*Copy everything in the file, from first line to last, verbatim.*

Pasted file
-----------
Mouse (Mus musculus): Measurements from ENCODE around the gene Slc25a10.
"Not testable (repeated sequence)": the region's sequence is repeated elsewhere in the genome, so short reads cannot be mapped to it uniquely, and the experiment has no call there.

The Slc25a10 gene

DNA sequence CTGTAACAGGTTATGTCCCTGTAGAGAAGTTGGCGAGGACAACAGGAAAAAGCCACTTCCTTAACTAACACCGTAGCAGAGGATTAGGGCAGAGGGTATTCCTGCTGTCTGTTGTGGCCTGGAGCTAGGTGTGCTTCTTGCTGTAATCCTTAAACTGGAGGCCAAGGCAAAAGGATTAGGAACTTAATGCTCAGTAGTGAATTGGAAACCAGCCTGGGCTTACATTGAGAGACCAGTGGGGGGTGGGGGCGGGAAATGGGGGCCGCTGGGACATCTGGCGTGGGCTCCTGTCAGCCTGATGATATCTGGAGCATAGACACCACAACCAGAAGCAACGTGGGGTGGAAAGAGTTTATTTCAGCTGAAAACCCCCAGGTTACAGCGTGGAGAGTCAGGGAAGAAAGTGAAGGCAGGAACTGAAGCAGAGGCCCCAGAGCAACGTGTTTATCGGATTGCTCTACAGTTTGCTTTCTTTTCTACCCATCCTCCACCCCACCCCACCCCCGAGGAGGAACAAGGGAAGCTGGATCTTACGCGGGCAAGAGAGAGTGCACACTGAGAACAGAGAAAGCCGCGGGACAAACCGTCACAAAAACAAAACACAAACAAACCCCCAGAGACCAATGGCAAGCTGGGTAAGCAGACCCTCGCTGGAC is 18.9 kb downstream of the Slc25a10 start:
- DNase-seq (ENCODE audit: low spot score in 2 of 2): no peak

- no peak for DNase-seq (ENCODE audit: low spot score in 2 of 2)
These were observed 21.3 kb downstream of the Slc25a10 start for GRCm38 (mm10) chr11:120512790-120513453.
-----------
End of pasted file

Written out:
Mouse (Mus musculus): Measurements from ENCODE around the gene Slc25a10.
"Not testable (repeated sequence)": the region's sequence is repeated elsewhere in the genome, so short reads cannot be mapped to it uniquely, and the experiment has no call there.

The Slc25a10 gene

DNA sequence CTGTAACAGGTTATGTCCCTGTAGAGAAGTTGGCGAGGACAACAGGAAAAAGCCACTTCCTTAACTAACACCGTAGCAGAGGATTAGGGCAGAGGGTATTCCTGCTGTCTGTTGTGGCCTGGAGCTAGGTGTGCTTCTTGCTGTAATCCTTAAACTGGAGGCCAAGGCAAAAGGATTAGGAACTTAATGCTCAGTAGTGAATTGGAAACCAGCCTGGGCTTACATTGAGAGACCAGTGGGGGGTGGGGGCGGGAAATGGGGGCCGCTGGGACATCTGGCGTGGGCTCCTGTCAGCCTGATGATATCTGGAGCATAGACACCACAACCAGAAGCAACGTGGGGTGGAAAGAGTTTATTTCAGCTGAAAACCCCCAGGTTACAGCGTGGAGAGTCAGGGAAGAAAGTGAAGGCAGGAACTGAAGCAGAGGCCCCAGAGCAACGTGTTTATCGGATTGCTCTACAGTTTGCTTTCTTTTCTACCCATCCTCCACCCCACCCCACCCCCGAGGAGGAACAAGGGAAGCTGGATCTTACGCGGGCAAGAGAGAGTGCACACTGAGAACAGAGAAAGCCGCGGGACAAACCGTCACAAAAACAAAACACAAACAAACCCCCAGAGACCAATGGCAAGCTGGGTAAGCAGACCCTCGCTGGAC is 18.9 kb downstream of the Slc25a10 start:
- DNase-seq (ENCODE audit: low spot score in 2 of 2): no peak

- no peak for DNase-seq (ENCODE audit: low spot score in 2 of 2)
These were observed 21.3 kb downstream of the Slc25a10 start for GRCm38 (mm10) chr11:120512790-120513453.